D. C. Council member Mary M. Cheh (D-Ward 3), who authored the original 2010 legislation, applauded the report’s findings, adding that although schools effectively provided more nutritious lunches, there is still more room for more physical ­activity.

“When children are fed and they are not hopping all around because their hungry, they’re better learners, and that’s translated throughout,” Cheh. “I was impressed with the findings.”

More schools across the country are taking a second look at adding back PE to students’ school week. Many schools have cancelled PE classes in order to use that time to prepare students for testing. As study after study comes in pointing out the benefits, including higher test scores, of children engaging in some sort of physical activity during the school day, school administrations are beginning take notice.

Source: Perry Stein, https://www.washingtonpost.com/news/education/wp/2016/02/09/is-more-physical-education-at-school-linked-to-higher-student-math-scores/

 

Daily Dose

Kids & Too Much TV

1:30 to read

Another recent study has just been released which confirms that children are getting close to 4 hours of background TV noise each day. While many parents are aware of the need to limit their children’s active screen time (which includes TV, video game, telephone texting and computer screens) to no more than 2 hours per day, background TV time may be equally important. The American Academy of Pediatrics also discourages any TV viewing for children under age 2 years. 

*The study from The University of Pennsylvania’s Annenberg School for Communication defines background TV as “TV that is on in the vicinity of the child that the child is not attending to”.  The research looked at TV exposure in 1,454 households with children aged 8 months-8 years. The study found that younger children and African-American kids were exposed to more background TV than other children.  Having background TV noise of any kind can disrupt mental tasks for all and may also interfere with language development in younger children.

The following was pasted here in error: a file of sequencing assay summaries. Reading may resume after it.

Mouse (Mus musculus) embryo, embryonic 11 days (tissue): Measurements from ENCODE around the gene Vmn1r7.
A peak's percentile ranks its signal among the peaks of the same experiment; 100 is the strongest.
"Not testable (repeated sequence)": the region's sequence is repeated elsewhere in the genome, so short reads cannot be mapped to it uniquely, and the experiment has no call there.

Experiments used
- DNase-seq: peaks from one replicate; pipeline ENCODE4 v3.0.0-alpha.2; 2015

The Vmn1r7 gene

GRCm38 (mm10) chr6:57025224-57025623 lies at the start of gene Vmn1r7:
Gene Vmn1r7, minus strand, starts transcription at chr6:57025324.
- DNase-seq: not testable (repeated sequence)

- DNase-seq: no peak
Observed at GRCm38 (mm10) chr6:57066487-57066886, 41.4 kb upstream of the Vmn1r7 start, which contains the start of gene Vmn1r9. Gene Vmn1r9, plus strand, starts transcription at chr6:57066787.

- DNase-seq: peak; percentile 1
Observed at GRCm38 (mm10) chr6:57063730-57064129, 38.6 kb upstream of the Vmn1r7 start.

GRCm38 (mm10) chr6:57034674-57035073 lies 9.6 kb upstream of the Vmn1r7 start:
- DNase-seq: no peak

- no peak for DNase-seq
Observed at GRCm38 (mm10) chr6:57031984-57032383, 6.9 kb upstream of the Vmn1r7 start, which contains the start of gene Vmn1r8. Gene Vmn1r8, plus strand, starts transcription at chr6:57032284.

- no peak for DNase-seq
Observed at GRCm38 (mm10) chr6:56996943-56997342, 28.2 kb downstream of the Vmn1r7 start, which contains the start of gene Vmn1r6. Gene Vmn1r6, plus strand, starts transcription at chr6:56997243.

Those households that had the least background TV exposure were those that did not have a TV in the child’s room!! That doesn’t seem to be a surprising finding at all. Many parents leave the TV on in a child’s room to help them sleep, although there are numerous studies to show exactly the opposite effect, TV disrupts sleep. I now routinely ask every parent during their child’s check up if there is a TV in the child’s room. I also ask every older child the same question, and there are many teens who are not happy with me when I encourage their parents to take the TV out of the bedroom of their adolescent. There is just no need to have a TV in the bedroom of children of any age.  I have given up on this discussion with my college aged patients! 

While many parents are doing a good job of monitoring what their children are watching on TV, and how long they are watching, we may not be doing as well when it comes to background TV.  While older kids hear news stories or language that they needn’t be exposed to, a younger child’s language skills may be delayed due to background TV noise. 

So, the kitchen TV needn’t be on while you are making your children their breakfast before school or in the evening while eating dinner. Family dinner is one of the most important times of the day and conversation is the key. No one needs to try to talk over the TV, just turn it off! 

Lastly, keep reading those bedtime stories for children of all ages; this is key to language, and appropriate language at that. 

That’s your daily dose for today.  We’ll chat again tomorrow.

Your Teen

Schools Start Too Early, Teens Sleep Deprived

2:00

It’s a battle that is picking up steam, whether to start school a little later so teenagers can get the sleep they need or keeping schedules as they are for the sake of planning before and after school activities.

Research from the American Academy of Pediatrics (AAP) found that teenagers are biologically programmed to go to bed later than most adults and sleep later in the morning.

Last year, the AAP issued a set of guidelines recommending that school schedules are modified across the U.S. to start at 8.30 a.m. This way, children and teens would be able to meet the recommended sleep hours per night during school days.

Fewer than one in five middle and high schools in the United States start at 8:30 am or later, as recommended, according to data from the U.S. Centers for Disease Control and Prevention (CDC).